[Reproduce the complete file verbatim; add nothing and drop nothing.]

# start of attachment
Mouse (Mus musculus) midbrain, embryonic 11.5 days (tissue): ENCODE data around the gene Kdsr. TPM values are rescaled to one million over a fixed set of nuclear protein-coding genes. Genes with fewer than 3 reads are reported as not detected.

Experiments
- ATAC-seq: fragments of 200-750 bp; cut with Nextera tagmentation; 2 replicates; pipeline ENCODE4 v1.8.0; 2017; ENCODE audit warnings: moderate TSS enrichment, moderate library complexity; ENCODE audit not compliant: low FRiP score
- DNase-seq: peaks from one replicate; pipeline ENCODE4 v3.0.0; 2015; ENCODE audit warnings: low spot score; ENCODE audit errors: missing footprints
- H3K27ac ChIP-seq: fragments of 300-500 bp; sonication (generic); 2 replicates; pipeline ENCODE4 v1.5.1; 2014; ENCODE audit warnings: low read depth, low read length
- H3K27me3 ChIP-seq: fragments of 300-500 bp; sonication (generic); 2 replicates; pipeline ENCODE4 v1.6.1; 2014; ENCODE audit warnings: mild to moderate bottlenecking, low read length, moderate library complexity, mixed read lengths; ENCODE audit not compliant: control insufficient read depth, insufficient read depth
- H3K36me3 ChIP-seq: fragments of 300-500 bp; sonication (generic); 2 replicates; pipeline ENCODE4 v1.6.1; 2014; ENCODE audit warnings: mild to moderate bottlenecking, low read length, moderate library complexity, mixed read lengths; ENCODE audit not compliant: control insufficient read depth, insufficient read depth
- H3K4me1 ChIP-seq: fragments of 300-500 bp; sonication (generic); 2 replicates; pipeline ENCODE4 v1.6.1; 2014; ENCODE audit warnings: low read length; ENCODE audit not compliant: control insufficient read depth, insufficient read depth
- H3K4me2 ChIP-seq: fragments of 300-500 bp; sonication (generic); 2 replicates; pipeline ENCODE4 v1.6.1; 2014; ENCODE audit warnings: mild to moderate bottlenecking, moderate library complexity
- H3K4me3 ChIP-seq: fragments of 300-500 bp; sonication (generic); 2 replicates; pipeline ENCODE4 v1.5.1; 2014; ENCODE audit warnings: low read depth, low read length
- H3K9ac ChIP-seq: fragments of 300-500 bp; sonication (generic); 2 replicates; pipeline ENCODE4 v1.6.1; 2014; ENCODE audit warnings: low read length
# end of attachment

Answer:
Mouse (Mus musculus) midbrain, embryonic 11.5 days (tissue): ENCODE data around the gene Kdsr. TPM values are rescaled to one million over a fixed set of nuclear protein-coding genes. Genes with fewer than 3 reads are reported as not detected.

Experiments
- ATAC-seq: fragments of 200-750 bp; cut with Nextera tagmentation; 2 replicates; pipeline ENCODE4 v1.8.0; 2017; ENCODE audit warnings: moderate TSS enrichment, moderate library complexity; ENCODE audit not compliant: low FRiP score
- DNase-seq: peaks from one replicate; pipeline ENCODE4 v3.0.0; 2015; ENCODE audit warnings: low spot score; ENCODE audit errors: missing footprints
- H3K27ac ChIP-seq: fragments of 300-500 bp; sonication (generic); 2 replicates; pipeline ENCODE4 v1.5.1; 2014; ENCODE audit warnings: low read depth, low read length
- H3K27me3 ChIP-seq: fragments of 300-500 bp; sonication (generic); 2 replicates; pipeline ENCODE4 v1.6.1; 2014; ENCODE audit warnings: mild to moderate bottlenecking, low read length, moderate library complexity, mixed read lengths; ENCODE audit not compliant: control insufficient read depth, insufficient read depth
- H3K36me3 ChIP-seq: fragments of 300-500 bp; sonication (generic); 2 replicates; pipeline ENCODE4 v1.6.1; 2014; ENCODE audit warnings: mild to moderate bottlenecking, low read length, moderate library complexity, mixed read lengths; ENCODE audit not compliant: control insufficient read depth, insufficient read depth
- H3K4me1 ChIP-seq: fragments of 300-500 bp; sonication (generic); 2 replicates; pipeline ENCODE4 v1.6.1; 2014; ENCODE audit warnings: low read length; ENCODE audit not compliant: control insufficient read depth, insufficient read depth
- H3K4me2 ChIP-seq: fragments of 300-500 bp; sonication (generic); 2 replicates; pipeline ENCODE4 v1.6.1; 2014; ENCODE audit warnings: mild to moderate bottlenecking, moderate library complexity
- H3K4me3 ChIP-seq: fragments of 300-500 bp; sonication (generic); 2 replicates; pipeline ENCODE4 v1.5.1; 2014; ENCODE audit warnings: low read depth, low read length
- H3K9ac ChIP-seq: fragments of 300-500 bp; sonication (generic); 2 replicates; pipeline ENCODE4 v1.6.1; 2014; ENCODE audit warnings: low read length